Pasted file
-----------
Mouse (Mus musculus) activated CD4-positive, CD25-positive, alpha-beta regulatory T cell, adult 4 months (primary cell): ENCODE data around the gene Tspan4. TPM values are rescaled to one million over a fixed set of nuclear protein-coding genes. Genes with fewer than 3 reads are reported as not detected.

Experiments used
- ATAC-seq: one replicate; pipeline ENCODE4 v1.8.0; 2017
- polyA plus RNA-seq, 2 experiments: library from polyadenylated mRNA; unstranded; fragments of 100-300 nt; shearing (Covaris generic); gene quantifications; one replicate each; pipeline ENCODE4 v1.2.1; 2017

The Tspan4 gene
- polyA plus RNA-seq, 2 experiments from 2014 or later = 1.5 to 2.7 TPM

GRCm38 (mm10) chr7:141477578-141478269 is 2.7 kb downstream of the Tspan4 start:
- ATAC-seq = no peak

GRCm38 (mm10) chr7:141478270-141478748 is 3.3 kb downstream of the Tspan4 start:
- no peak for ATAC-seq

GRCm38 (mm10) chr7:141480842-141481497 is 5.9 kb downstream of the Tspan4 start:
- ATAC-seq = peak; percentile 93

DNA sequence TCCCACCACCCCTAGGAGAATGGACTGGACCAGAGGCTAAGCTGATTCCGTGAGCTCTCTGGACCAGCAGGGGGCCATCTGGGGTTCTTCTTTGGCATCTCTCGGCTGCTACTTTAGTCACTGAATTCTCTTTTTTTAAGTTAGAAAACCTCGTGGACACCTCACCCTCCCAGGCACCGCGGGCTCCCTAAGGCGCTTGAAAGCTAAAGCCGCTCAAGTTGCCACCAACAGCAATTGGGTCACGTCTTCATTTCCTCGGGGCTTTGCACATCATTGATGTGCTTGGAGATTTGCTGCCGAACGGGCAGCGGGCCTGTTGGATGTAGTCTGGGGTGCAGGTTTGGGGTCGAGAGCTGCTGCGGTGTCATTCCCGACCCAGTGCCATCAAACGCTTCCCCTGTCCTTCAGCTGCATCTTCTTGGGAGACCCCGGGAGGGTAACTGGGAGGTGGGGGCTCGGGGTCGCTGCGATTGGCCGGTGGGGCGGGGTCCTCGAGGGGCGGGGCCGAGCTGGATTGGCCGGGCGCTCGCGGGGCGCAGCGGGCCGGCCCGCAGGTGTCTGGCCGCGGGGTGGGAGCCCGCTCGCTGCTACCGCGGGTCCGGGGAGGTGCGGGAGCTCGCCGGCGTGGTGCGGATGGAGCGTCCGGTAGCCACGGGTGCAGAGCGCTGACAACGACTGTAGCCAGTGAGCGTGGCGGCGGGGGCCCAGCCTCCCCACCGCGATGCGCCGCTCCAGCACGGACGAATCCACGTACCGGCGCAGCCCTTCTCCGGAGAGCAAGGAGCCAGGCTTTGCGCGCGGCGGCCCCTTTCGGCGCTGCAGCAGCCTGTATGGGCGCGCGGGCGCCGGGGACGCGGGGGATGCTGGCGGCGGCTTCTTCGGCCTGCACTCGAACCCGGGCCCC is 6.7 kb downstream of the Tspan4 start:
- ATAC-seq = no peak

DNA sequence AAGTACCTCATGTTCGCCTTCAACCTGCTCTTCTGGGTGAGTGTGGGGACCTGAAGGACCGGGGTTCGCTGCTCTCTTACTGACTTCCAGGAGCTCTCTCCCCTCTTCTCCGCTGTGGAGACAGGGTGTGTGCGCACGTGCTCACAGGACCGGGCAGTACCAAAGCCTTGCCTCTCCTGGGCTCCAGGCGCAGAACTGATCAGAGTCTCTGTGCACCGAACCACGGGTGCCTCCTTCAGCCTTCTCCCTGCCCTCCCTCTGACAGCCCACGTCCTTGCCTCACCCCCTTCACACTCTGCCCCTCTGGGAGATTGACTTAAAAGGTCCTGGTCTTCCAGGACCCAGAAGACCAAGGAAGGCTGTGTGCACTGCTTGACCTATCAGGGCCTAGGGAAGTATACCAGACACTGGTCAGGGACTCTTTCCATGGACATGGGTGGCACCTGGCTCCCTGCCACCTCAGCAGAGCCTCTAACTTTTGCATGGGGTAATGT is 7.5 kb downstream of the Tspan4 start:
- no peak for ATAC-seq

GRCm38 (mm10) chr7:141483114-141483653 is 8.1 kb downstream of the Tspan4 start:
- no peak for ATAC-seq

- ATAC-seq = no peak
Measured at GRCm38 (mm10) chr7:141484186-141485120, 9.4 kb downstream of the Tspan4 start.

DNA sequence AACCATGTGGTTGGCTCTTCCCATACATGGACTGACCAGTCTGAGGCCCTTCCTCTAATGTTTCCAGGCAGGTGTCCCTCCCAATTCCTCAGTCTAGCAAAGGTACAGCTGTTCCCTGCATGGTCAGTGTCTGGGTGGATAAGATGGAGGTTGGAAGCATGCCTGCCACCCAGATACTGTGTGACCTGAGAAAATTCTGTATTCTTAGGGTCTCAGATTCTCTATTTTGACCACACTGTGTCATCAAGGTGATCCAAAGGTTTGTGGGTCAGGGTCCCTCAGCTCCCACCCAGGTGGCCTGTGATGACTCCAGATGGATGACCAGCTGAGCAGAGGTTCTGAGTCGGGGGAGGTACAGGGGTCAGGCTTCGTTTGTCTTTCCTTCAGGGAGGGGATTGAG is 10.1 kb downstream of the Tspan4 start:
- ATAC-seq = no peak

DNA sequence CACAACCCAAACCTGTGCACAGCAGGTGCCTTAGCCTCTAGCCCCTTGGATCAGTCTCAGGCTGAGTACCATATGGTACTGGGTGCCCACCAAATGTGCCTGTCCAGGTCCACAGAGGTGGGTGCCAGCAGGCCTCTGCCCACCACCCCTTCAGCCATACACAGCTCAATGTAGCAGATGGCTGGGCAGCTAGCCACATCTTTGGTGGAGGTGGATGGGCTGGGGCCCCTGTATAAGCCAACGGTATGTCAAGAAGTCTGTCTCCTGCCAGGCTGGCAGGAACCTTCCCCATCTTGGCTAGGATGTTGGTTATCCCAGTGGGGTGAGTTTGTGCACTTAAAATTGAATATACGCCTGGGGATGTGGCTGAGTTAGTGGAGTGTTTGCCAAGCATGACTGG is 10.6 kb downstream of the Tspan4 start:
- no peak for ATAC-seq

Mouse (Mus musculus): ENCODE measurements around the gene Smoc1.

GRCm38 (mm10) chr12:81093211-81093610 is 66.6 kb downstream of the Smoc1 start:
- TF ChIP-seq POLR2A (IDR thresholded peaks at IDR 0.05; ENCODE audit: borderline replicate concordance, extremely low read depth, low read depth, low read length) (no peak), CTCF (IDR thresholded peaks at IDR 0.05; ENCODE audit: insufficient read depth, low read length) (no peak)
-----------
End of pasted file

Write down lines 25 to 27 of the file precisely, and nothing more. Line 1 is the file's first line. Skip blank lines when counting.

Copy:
Mouse (Mus musculus): ENCODE measurements around the gene Smoc1.

GRCm38 (mm10) chr12:81093211-81093610 is 66.6 kb downstream of the Smoc1 start:
- TF ChIP-seq POLR2A (IDR thresholded peaks at IDR 0.05; ENCODE audit: borderline replicate concordance, extremely low read depth, low read depth, low read length) (no peak), CTCF (IDR thresholded peaks at IDR 0.05; ENCODE audit: insufficient read depth, low read length) (no peak)